Is my hair too ethnic for you? Too distracting? Too Black?
I’d be lying if I said those thoughts haven’t crossed my mind from time to time as I styled my hair. Even this morning, when I tried out a puff-ponytail faux hawk for the first time. Today was my son’s very first day of soccer practice and as I was getting ready to do my hair, for the slightest second I thought, “Will the other parents look at me strangely?” Last year when I was starting a new job, I contemplated if getting crochet twists would be “too much.”
On numerous occasions, I’ve wondered if the environment in which I was going to be in was “Bantu knot friendly.” In nearly every single instance in which I’ve doubted the appropriateness of my hairstyle, I’ve always gone through with it. It’s usually just a quick reassurance or pep talk I have with myself that usually goes something like this:
“What the hell are you talking about? This is your hair and you can style it whatever way you want! You don’t have crazy, unnatural colors. It’s not obstructing anybody’s view. It’s just hair. Your hair! And if they got a problem with it, too bad!”
But it’s still a bit unsettling to realize that I have those initial, uneasy thoughts to begin with. Why am I still self-conscious about my hair? Why are many of us still self-conscious about our hair? I know I’m not alone. I’ve had friends admit that they still feel the need to straighten their hair for special occasions. Even outside of the pressures and stigma of natural hair being unprofessional in the workplace, many of us still struggle with how others will perceive our appearance, no matter what the environment.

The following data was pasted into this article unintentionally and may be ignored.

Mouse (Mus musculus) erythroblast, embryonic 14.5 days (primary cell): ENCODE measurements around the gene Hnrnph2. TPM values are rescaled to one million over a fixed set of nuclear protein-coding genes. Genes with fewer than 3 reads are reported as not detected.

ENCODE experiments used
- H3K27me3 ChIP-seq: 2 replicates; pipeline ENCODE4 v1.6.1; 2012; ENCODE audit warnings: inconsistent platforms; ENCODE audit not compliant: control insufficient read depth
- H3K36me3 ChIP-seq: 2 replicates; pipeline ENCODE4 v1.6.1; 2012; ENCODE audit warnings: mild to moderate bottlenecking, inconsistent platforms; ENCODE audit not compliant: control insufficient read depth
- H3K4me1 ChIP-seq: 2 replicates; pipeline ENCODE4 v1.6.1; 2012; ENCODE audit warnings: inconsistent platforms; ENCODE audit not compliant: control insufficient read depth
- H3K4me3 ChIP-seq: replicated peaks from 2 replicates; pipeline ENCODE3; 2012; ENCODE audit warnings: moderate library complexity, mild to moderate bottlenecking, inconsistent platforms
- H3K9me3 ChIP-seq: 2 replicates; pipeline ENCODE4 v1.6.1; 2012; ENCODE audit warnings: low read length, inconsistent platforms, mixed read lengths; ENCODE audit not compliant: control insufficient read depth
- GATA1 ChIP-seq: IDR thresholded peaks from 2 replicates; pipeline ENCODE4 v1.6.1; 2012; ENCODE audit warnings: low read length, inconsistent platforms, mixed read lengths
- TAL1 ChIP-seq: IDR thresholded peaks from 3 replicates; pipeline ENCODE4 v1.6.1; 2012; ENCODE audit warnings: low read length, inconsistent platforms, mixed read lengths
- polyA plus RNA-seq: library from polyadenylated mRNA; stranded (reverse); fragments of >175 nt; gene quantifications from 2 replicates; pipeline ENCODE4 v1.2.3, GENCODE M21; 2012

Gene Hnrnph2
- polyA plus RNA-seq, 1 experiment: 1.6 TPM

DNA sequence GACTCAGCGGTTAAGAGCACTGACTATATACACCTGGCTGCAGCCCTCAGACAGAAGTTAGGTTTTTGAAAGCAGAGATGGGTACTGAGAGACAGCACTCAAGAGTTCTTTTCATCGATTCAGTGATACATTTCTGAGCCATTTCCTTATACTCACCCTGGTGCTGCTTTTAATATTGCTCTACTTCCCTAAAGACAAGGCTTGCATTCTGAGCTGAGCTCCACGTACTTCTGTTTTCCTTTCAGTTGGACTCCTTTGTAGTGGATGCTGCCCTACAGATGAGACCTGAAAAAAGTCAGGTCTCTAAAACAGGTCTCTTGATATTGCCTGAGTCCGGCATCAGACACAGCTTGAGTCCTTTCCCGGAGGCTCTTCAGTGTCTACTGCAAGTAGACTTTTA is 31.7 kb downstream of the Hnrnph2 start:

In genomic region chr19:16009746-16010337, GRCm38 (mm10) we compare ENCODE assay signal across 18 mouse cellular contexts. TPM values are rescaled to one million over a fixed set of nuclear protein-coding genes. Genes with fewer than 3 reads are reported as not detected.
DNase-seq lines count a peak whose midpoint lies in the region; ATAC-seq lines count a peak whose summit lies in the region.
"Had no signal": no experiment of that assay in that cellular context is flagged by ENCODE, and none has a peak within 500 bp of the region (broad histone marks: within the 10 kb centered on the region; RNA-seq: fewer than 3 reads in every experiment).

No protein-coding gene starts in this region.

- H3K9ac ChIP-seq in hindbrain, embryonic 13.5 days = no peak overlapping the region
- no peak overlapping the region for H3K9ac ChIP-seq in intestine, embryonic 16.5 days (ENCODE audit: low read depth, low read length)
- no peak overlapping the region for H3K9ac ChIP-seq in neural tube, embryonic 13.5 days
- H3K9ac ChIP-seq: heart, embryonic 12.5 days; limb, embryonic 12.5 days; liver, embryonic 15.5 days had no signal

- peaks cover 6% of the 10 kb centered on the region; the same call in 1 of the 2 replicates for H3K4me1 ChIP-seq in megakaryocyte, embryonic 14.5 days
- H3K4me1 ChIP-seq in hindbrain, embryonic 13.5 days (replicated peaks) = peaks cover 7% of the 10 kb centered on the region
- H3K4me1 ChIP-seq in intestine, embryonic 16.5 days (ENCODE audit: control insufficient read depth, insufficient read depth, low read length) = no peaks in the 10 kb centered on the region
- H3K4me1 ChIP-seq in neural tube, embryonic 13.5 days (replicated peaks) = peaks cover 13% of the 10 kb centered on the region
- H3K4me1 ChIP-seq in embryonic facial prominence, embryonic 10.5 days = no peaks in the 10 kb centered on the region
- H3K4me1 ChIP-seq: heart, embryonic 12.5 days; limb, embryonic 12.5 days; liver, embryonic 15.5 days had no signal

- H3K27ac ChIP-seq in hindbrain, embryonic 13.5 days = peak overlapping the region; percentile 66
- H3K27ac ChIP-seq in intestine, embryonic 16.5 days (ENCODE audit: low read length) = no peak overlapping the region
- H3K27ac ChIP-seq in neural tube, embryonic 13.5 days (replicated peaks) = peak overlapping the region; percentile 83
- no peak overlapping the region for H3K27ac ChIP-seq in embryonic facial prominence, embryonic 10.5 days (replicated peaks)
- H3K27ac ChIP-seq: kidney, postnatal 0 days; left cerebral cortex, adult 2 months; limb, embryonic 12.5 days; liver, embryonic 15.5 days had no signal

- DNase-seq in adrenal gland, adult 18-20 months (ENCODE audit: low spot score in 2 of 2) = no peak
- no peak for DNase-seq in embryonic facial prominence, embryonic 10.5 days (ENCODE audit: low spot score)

This issue appears to be two-fold:
Why are we made to feel as though we have to accommodate others in regards to how we style ourselves? Is that my problem or should it be yours? When do we, as a country and as a people, reach an understanding that there is immense beauty in our differences? Our aesthetics can be completely different, and yet equally beautiful and appropriate. The standard of beauty in mainstream a.k.a. white society has historically been one note. All other cultures have been expected to dance the same dance to the tune of that note. And although us Black folk have ingeniously created our own music, our own dance parties, and our own note — we seem to clam up a bit when we have to venture across campus to the “other party.” And if I’m honest, I don’t know how we change that.
In regards to our two-fold issue, I don’t have the answers to how we can combat the first problem. I’d love to leave that discourse open to you guys — to provide insight and/or your own experience of how you fight the urge to assimilate. But as for the second part, I’d like to address any and all people who feel uncomfortable with my natural hairstyles and feel the obnoxious need to say something about it with this:
This post is a submission via our member Nadia Crawley. For more information on this article or for any questions, please feel free to contact her directly.